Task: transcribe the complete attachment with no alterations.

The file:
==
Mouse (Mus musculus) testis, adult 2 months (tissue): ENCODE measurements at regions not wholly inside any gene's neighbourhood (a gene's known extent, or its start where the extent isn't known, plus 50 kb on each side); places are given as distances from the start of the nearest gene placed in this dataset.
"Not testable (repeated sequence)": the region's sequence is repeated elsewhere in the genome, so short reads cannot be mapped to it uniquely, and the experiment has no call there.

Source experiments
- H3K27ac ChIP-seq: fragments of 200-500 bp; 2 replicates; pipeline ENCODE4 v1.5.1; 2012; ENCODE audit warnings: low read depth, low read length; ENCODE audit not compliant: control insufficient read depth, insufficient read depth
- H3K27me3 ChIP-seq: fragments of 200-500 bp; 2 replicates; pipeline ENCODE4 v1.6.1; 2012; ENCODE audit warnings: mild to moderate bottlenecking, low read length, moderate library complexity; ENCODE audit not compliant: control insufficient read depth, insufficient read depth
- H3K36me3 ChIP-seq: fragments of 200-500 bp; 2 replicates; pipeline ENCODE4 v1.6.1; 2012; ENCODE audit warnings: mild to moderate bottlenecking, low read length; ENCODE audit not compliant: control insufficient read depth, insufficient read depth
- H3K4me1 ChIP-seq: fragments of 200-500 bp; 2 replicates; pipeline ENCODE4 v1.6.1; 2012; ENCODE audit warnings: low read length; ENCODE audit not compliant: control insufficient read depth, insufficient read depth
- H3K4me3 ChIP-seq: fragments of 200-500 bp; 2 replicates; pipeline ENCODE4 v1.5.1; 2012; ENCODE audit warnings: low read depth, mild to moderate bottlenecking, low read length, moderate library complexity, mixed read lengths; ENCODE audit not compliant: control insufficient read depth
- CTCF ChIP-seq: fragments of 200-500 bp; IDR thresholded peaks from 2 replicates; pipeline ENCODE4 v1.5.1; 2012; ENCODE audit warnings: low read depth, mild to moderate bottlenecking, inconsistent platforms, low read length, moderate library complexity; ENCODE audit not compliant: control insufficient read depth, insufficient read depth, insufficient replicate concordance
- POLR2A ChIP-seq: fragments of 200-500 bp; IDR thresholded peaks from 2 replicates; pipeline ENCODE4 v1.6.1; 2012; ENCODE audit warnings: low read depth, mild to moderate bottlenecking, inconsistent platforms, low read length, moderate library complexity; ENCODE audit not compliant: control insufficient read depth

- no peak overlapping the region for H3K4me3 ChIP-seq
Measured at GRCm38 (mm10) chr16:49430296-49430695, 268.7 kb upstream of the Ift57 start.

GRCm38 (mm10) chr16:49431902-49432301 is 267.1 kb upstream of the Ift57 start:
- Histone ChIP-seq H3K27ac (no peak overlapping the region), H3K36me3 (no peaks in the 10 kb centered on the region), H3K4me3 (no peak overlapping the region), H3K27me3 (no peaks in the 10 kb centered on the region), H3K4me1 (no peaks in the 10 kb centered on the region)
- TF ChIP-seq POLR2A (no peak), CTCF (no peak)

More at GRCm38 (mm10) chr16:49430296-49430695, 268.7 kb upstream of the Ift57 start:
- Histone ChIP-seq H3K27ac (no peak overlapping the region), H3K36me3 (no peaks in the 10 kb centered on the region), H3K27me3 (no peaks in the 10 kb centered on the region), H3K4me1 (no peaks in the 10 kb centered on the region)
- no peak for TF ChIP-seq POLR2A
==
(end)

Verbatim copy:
Mouse (Mus musculus) testis, adult 2 months (tissue): ENCODE measurements at regions not wholly inside any gene's neighbourhood (a gene's known extent, or its start where the extent isn't known, plus 50 kb on each side); places are given as distances from the start of the nearest gene placed in this dataset.
"Not testable (repeated sequence)": the region's sequence is repeated elsewhere in the genome, so short reads cannot be mapped to it uniquely, and the experiment has no call there.

Source experiments
- H3K27ac ChIP-seq: fragments of 200-500 bp; 2 replicates; pipeline ENCODE4 v1.5.1; 2012; ENCODE audit warnings: low read depth, low read length; ENCODE audit not compliant: control insufficient read depth, insufficient read depth
- H3K27me3 ChIP-seq: fragments of 200-500 bp; 2 replicates; pipeline ENCODE4 v1.6.1; 2012; ENCODE audit warnings: mild to moderate bottlenecking, low read length, moderate library complexity; ENCODE audit not compliant: control insufficient read depth, insufficient read depth
- H3K36me3 ChIP-seq: fragments of 200-500 bp; 2 replicates; pipeline ENCODE4 v1.6.1; 2012; ENCODE audit warnings: mild to moderate bottlenecking, low read length; ENCODE audit not compliant: control insufficient read depth, insufficient read depth
- H3K4me1 ChIP-seq: fragments of 200-500 bp; 2 replicates; pipeline ENCODE4 v1.6.1; 2012; ENCODE audit warnings: low read length; ENCODE audit not compliant: control insufficient read depth, insufficient read depth
- H3K4me3 ChIP-seq: fragments of 200-500 bp; 2 replicates; pipeline ENCODE4 v1.5.1; 2012; ENCODE audit warnings: low read depth, mild to moderate bottlenecking, low read length, moderate library complexity, mixed read lengths; ENCODE audit not compliant: control insufficient read depth
- CTCF ChIP-seq: fragments of 200-500 bp; IDR thresholded peaks from 2 replicates; pipeline ENCODE4 v1.5.1; 2012; ENCODE audit warnings: low read depth, mild to moderate bottlenecking, inconsistent platforms, low read length, moderate library complexity; ENCODE audit not compliant: control insufficient read depth, insufficient read depth, insufficient replicate concordance
- POLR2A ChIP-seq: fragments of 200-500 bp; IDR thresholded peaks from 2 replicates; pipeline ENCODE4 v1.6.1; 2012; ENCODE audit warnings: low read depth, mild to moderate bottlenecking, inconsistent platforms, low read length, moderate library complexity; ENCODE audit not compliant: control insufficient read depth

- no peak overlapping the region for H3K4me3 ChIP-seq
Measured at GRCm38 (mm10) chr16:49430296-49430695, 268.7 kb upstream of the Ift57 start.

GRCm38 (mm10) chr16:49431902-49432301 is 267.1 kb upstream of the Ift57 start:
- Histone ChIP-seq H3K27ac (no peak overlapping the region), H3K36me3 (no peaks in the 10 kb centered on the region), H3K4me3 (no peak overlapping the region), H3K27me3 (no peaks in the 10 kb centered on the region), H3K4me1 (no peaks in the 10 kb centered on the region)
- TF ChIP-seq POLR2A (no peak), CTCF (no peak)

More at GRCm38 (mm10) chr16:49430296-49430695, 268.7 kb upstream of the Ift57 start:
- Histone ChIP-seq H3K27ac (no peak overlapping the region), H3K36me3 (no peaks in the 10 kb centered on the region), H3K27me3 (no peaks in the 10 kb centered on the region), H3K4me1 (no peaks in the 10 kb centered on the region)
- no peak for TF ChIP-seq POLR2A